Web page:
Are Wall Street Executives Getting Off Easy for Committing Fraud?
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The Securities and Exchange Commission is settling fraud cases with big Wall Street institutions, but for corporate executives there's no shame and no pain. We hear how the latest case against Citigroup fits, still being considered by a federal judge. Also, the Supreme Court will hear the challenge to Obama healthcare law, and Google is building robots.
Banner image: A Citibank branch in New York City. Photo by Mario Tama/Getty Images
Supreme Court to Hear Challenge to Obama Healthcare Law ()
The US Supreme Court will decide whether President Obama's healthcare law is constitutional, right in the middle of next year's presidential campaign. The court considered appeals from three lower court decisions, and then decided to consider just one. David Savage covers the court for the Los Angeles Times.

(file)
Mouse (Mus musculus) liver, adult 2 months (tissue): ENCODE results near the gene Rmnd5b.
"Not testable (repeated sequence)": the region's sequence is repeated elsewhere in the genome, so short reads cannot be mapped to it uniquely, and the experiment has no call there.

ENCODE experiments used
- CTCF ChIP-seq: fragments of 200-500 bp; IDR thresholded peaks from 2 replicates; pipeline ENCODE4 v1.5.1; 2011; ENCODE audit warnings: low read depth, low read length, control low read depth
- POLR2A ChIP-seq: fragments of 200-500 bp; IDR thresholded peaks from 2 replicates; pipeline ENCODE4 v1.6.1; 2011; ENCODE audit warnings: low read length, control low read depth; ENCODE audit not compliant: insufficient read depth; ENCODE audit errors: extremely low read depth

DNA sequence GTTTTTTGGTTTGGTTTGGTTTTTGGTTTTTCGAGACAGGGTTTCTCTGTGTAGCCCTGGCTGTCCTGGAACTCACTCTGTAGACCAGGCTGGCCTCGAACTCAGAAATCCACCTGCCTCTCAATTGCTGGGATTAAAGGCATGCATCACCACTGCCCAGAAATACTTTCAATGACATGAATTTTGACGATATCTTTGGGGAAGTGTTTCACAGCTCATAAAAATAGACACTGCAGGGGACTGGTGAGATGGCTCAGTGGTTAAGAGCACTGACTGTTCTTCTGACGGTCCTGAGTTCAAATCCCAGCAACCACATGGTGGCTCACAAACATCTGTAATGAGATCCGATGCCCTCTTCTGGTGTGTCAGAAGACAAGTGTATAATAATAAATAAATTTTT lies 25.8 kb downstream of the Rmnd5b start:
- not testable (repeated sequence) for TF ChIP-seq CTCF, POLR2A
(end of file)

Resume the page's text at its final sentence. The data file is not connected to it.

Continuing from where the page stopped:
SEC Settlements Raise Questions about Watchdog's Teeth ()
A federal judge is still considering Citigroup's latest settlement of fraud charges brought by the Securities and Exchange Commission. Citigroup did not have to admit wrongdoing and received a fine critics call "a slap on the wrist," that shareholders, not executives, will have to pay. It follows a familiar pattern — for Goldman Sachs, Morgan Stanley, JP Morgan Chase, Bank of America and Citigroup itself -- that has even some insiders asking who is the SEC working for? Is it protecting consumers or big banks? Why aren't company executives being hauled into court, especially if their practices helped bring about the collapse of the housing market?
- Edward Wyatt: New York Times
- Arthur Levitt: Goldman Sachs
- Robert Scheer: TruthDig.com, @Robert_Scheer
- Mark Calabria: Cato Institute
Google's Secret Lab for the Future ()
"In a top-secret lab in an undisclosed… location where robots run free, the future is being imagined." That's not the tease for a new movie but the lead on a news story. That secret location is in the San Francisco Bay Area and nobody is talking about it for attribution. Technology reporter Nick Bilton is following the Google story for the New York Times.
- Nick Bilton: New York Times
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